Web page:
As of May 10, the states of Tennessee, Virginia, Pennsylvania, Michigan, Illinois, and Indiana seem to be clear of the problems facing Kentucky horse breeders.
By Sarah E. Hogwood
Simpsonville, Ky., is experiencing the same problems that are plaguing horse breeders in Lexington, according to William Rhoads, DVM, and Scott Bennett, DVM, of Equine Services Hospital.
Actually, the view from the field in Central Kentucky is rather lonely. There are acres and acres of fresh-mown--or being furiously mowed--pastures that are beginning to resemble putting greens. The recommendation is to cut the grass to hopefully reduce the amount of mycotoxins being ingested by mares--if in fact that is the cause of the current syndromes affecting pregnant mares. Managers and owners desperate for something to do that might help are taking all suggestions seriously. Veterinarians are pulling out all the stops treating at-risk mares with everything that seems logical. Researchers and scientists are busily taking samples and running tests to try and find answers.
Having been rebuffed by State of Florida lawmakers in his efforts to revive legislation that would allow his track exclusive operating dates, Hialeah Park chairman John Brunetti said he does not expect the historic track to open in 2002 or, quite possibly, ever again.
The name "Trackside" will soon appear on Churchill Downs' nine off-track betting outlets.
Officials with the Florida Department of Agriculture and Consumer Services' Division of Animal Industry, reported early Thursday afternoon that in 2 1/2 days they have received applications for 71 permits for horse shipments from Kentucky to Florida. In the wake of the recent foal/fetal loss outbreak in Kentucky, the state of Florida enacted temporary regulations requiring all horses from the Bluegrass State be tracked through the issuance of a permit from the state's Commissioner of Agriculture.
NBC Sports' debut broadcast of the Kentucky Derby (gr. I) attracted 40 percent more viewers than a year ago. The national rating for the 5 p.m. to 6:42 p.m. program earned an 8.1 rating and captured 21 percent of viewers compared with last year when the Derby earned a 5.8 rating and a 17 percent market share. The rating is the highest since 1992 when the Derby earned a national rating of 8.9 and a 26 percent market share. Each rating point currently represents slightly more than one million households.
Remember My Memoirs, who finished a fast-closing second to A.P. Indy at 18-1 in the 1992 Belmont Stakes? Well, that English import's owner, Team Valor, will have another one just like him in this year's Belmont Stakes. Dr. Greenfield, who was purchased by Team Valor after breaking his maiden by 7 lengths on the all-weather (dirt) track at Lingfield on Nov. 9, captured Thursday's 1 1/4-mile Dee Stakes at Chester over highly regarded Grandera.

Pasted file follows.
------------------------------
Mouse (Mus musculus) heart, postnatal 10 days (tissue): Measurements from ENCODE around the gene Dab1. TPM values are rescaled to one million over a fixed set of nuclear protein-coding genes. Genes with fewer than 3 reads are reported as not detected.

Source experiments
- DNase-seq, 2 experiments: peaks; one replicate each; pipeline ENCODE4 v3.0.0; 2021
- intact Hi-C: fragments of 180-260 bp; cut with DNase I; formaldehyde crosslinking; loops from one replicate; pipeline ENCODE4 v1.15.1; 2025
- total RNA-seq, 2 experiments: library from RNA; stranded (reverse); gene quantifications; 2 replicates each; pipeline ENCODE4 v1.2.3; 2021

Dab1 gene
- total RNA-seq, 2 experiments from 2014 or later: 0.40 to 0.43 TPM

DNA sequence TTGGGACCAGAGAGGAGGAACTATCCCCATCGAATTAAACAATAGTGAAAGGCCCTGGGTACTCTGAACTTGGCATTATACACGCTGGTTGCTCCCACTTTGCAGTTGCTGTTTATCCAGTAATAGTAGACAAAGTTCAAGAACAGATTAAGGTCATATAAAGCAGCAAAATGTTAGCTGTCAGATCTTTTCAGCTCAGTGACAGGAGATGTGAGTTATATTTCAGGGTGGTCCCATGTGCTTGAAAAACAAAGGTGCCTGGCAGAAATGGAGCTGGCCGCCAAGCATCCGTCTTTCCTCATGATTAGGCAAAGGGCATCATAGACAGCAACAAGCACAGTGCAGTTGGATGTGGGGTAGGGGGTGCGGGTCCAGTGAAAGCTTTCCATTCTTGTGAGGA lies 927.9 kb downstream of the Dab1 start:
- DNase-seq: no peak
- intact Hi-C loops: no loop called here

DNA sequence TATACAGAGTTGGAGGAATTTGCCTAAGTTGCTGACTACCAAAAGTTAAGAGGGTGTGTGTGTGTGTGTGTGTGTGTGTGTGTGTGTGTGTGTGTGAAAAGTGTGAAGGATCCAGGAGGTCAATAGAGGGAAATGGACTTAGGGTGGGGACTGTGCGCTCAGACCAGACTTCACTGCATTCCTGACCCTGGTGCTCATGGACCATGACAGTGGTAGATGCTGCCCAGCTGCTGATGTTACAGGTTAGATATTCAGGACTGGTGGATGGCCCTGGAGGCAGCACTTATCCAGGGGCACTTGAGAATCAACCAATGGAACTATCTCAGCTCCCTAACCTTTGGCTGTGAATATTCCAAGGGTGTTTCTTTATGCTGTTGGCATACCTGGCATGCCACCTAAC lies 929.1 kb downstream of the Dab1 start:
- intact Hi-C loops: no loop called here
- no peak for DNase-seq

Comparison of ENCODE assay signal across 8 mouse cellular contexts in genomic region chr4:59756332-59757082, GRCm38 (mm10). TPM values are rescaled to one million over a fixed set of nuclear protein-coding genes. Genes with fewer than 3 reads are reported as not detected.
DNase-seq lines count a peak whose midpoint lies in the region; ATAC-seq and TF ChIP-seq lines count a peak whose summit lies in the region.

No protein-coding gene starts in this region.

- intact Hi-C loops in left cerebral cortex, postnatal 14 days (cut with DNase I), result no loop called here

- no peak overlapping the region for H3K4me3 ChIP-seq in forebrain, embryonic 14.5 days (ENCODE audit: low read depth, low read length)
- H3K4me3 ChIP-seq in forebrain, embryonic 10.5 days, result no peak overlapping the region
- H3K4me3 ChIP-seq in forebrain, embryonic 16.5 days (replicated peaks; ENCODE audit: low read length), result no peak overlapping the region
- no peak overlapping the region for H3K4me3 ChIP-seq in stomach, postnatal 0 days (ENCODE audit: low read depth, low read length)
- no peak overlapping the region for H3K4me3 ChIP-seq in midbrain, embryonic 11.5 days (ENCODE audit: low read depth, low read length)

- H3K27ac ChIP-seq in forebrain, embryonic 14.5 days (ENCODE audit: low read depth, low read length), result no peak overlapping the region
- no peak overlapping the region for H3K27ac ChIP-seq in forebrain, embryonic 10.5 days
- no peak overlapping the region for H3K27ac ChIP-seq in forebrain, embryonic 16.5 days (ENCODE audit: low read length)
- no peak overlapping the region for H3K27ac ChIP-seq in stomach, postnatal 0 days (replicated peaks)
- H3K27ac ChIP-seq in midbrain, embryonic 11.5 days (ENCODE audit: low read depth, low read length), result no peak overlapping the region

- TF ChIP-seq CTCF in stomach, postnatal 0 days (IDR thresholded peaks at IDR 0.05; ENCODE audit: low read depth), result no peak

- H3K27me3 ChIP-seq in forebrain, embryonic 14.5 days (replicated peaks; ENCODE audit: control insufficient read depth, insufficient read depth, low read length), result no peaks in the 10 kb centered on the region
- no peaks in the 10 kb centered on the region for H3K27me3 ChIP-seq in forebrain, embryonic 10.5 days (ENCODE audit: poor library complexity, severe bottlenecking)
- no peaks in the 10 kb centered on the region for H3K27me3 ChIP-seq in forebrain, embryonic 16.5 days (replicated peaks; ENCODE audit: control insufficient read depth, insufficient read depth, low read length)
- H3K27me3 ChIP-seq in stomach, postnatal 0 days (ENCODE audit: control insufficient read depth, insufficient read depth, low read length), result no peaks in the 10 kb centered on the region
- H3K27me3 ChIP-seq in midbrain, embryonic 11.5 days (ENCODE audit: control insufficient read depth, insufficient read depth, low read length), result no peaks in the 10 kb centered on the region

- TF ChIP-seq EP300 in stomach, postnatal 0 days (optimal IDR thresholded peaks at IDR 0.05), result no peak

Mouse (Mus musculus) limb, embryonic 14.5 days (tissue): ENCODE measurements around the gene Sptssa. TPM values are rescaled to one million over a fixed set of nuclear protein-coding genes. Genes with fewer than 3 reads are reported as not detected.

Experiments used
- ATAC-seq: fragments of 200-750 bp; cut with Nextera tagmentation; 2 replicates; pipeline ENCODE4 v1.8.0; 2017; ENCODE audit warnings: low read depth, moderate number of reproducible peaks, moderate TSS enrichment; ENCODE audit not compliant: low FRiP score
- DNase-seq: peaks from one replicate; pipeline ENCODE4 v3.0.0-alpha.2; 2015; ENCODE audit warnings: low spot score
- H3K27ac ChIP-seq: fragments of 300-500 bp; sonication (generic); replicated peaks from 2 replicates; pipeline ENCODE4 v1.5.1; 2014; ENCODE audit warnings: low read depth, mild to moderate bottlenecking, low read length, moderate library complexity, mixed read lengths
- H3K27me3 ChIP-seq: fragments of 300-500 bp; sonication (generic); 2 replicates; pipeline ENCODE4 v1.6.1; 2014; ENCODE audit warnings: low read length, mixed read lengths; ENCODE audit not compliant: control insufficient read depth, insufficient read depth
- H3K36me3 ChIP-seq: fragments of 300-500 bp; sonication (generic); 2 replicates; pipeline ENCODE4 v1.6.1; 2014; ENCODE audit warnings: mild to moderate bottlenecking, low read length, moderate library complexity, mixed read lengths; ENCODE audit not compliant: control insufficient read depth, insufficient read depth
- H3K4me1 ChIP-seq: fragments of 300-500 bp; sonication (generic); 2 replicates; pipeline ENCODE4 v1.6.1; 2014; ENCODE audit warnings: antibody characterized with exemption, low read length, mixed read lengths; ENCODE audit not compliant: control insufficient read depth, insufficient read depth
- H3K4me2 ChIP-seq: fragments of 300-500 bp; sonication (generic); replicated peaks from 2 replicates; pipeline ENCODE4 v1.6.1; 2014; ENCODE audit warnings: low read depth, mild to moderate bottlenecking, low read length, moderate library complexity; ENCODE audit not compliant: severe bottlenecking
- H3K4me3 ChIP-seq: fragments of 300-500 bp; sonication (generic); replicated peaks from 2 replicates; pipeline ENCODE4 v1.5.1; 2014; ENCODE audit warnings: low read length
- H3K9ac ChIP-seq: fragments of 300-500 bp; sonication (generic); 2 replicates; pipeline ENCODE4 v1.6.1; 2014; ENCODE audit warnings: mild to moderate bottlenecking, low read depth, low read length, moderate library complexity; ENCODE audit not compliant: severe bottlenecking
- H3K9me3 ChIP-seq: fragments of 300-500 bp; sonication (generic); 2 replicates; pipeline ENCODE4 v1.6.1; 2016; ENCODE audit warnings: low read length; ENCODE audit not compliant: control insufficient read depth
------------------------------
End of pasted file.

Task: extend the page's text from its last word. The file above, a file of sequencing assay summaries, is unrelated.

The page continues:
Members from the equine, business and artistic community are coming together in a demonstration of solidarity to show their true colors, as Marion County braces for an outbreak of horse fever.
Hialeah Park may close for good when the historic South Florida racetrack ends its meet May 22. Efforts by track owner John Brunetti to restore the regulation of racing dates failed, so he said he'll start making plans to develop the property.
Del Mar Thoroughbred Club has gone on-line with nominations for this year's Del Mar Debutante, Del Mar Futurity and the other races making up Del Mar's $6.3 million stakes schedule. On-line stakes nominations can be made using a major credit card and Del Mar's secure server.
Tracy Farmer's 4-year-old Albert the Great is the favorite for Saturday's $750,000 Pimlico Special (gr. I) at Pimlico Race Course. Jockey Jorge Chavez, who won last Saturday's Kentucky Derby aboard Monarchos, will be aboard for the 36th running of the1 3/16 miles event.
John Oxley's Kentucky Derby hero Monarchos arrived at Pimlico Race Course Wednesday with plans to gallop under regular exercise rider Bryan Beccia Thursday. Trained by John Ward, Jr., Monarchos was accompanied on the flight by 3-year-old stablemate Hero's Tribute and a maiden, as well as the stable pony, and arrived under the supervision of assistant trainer Yvonne Azeff. Ward is due in Baltimore Saturday.
Cat Chat scored a nose victory Wednesday in Belmont Park's opening day feature, the $150,000, Nassau County Stakes (gr. II) for 3-year-old fillies. Favored Xtra Heat, who had lost only one of 13 previous career starts, was runnerup with Shooting Party another 2 1/4 lengths behind. The loss ended a six-race win streak for Xtra Heat.